On the x-axis, we have the load expressed in requests per second; we observe how response times of the two stacks get slower as the amount of load increases:

Techempower benchmark, Multiple Queries
Figure 1. Techempower benchmark, Multiple Queries. This graph plots latency: higher numbers are worse.

So assume you have an SLA which requires you to deliver responses within 10ms; we can conclude that Hibernate ORM "classic" is able to perform within the SLA requirements as long as the load on this single machine doesn’t exceed that limit of 20,000 Requests/second - that’s pretty decent, but beyond that, the latency of responses starts to deteriorate quickly.

On the other hand, using Hibernate Reactive we seem able to deliver responses within the same SLA of 10ms even when pushing the load beyond about 35,000 Requests/second. That is clearly better - and by a significant margin.

This particular result was achieved on one of our desktop machines; specifics of the hardware are irrelevant, as are the absolute figures: let’s focus on the comparison between the two stacks, which have been stressed on the same hardware and running within same conditions, with the same PostgreSQL database; we got similar results in the Red Hat Performance Lab: of course the absolute numbers will be different on different hardware, but the shape of the graph is comparable and it shows that the approach is beneficial, at least in this specific scenario.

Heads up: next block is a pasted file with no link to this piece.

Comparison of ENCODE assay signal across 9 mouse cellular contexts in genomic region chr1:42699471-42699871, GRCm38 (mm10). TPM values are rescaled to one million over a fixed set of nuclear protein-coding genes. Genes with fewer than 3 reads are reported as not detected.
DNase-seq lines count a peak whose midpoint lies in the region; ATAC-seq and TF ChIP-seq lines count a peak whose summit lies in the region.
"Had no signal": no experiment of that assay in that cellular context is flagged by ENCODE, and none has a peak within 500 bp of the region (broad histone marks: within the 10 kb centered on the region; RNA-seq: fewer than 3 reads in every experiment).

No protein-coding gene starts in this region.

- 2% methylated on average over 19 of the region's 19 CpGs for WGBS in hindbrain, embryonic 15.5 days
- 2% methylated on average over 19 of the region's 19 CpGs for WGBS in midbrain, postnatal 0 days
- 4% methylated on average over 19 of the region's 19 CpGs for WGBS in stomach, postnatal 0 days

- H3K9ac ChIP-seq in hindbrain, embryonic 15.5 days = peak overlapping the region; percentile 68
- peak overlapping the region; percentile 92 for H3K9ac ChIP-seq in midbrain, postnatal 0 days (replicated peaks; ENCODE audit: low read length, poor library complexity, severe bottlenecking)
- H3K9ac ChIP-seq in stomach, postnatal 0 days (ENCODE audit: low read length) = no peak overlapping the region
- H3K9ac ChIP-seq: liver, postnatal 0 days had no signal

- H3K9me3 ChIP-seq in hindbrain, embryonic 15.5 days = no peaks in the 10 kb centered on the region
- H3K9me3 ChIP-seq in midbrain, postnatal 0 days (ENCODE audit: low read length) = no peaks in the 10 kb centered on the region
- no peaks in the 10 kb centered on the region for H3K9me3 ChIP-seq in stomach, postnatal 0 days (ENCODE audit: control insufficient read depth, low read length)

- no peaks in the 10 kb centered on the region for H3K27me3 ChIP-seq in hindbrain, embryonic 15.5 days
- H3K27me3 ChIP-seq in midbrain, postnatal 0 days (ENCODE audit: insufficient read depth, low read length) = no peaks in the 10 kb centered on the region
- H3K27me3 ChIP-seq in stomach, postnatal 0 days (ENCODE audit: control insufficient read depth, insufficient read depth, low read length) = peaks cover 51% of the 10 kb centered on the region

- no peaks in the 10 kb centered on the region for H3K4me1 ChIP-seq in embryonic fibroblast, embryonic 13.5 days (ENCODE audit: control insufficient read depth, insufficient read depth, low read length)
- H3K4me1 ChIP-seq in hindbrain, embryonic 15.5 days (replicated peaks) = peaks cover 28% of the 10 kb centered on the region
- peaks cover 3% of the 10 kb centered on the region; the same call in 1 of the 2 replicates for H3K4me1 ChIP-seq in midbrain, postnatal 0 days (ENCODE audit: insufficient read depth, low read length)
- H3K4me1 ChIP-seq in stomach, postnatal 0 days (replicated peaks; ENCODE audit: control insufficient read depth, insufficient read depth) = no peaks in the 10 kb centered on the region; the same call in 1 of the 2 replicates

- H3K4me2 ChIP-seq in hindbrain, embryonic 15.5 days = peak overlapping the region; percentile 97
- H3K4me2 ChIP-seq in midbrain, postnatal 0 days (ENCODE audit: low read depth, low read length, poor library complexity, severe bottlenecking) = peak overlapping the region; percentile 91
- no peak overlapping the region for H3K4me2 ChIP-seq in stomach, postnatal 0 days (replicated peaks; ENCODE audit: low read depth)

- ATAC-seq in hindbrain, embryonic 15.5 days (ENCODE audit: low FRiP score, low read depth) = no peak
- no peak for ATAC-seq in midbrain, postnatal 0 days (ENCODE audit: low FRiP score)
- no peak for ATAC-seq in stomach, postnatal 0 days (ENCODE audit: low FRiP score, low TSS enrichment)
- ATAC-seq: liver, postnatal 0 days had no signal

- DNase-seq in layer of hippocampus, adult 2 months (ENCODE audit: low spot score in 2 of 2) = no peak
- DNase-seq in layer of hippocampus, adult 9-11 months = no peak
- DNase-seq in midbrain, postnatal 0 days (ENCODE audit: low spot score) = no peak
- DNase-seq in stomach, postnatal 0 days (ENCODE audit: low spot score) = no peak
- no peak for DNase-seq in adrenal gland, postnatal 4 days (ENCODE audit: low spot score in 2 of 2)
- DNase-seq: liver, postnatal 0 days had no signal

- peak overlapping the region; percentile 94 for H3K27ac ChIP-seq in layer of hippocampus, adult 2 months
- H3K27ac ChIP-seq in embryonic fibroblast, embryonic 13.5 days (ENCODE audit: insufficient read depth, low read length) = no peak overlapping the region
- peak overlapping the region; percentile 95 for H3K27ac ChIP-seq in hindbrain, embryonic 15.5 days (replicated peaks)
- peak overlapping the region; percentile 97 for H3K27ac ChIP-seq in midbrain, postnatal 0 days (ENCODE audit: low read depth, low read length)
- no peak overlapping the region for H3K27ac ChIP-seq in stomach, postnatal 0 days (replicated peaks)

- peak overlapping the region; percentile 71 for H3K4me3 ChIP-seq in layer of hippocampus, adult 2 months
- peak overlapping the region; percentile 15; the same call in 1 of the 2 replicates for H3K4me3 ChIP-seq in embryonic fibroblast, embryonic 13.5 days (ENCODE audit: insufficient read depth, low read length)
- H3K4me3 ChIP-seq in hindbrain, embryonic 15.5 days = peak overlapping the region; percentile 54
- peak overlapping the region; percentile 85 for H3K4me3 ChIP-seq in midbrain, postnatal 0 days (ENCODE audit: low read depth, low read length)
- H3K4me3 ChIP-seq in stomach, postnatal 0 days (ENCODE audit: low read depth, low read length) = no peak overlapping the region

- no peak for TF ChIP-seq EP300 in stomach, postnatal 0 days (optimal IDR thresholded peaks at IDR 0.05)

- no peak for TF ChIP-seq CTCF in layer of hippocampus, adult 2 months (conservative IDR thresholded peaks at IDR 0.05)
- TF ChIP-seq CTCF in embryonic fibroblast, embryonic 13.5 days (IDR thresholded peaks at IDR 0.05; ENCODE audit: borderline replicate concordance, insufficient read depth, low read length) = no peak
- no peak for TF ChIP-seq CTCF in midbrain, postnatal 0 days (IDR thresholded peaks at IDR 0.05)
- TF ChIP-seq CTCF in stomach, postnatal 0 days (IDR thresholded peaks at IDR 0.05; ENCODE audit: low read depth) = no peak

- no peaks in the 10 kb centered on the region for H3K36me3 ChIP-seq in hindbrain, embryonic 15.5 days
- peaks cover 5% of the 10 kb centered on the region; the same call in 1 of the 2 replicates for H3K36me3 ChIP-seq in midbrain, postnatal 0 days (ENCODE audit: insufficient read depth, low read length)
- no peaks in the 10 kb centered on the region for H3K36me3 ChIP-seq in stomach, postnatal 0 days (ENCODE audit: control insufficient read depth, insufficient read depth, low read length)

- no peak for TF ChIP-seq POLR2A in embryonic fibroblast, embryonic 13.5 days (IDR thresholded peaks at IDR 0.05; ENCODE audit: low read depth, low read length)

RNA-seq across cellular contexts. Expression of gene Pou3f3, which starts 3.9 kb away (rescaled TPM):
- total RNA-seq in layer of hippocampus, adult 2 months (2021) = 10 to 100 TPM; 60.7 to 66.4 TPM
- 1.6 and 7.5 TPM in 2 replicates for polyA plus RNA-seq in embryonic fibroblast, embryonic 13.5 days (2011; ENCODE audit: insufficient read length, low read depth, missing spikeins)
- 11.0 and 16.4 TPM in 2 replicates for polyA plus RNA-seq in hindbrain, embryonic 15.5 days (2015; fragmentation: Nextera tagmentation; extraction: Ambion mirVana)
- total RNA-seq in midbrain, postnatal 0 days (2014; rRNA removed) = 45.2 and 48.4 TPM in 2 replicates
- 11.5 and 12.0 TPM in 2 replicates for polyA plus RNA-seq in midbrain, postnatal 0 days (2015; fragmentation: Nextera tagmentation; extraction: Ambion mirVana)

To run these tests we used the recent version of Quarkus: v. 2.4.0.CR1.

Techempower tests: Single DB Query

In this other scenario by Techempower, we need to load just one entity from the database, and then proceed to encode the response.

Techempower benchmark, Single Query
Figure 2. Techempower benchmark, Single Queries. This graph plots latency: higher numbers are worse.

As you can see, the benefit for this application to have been written using the Reactive stack of Quarkus is less clear.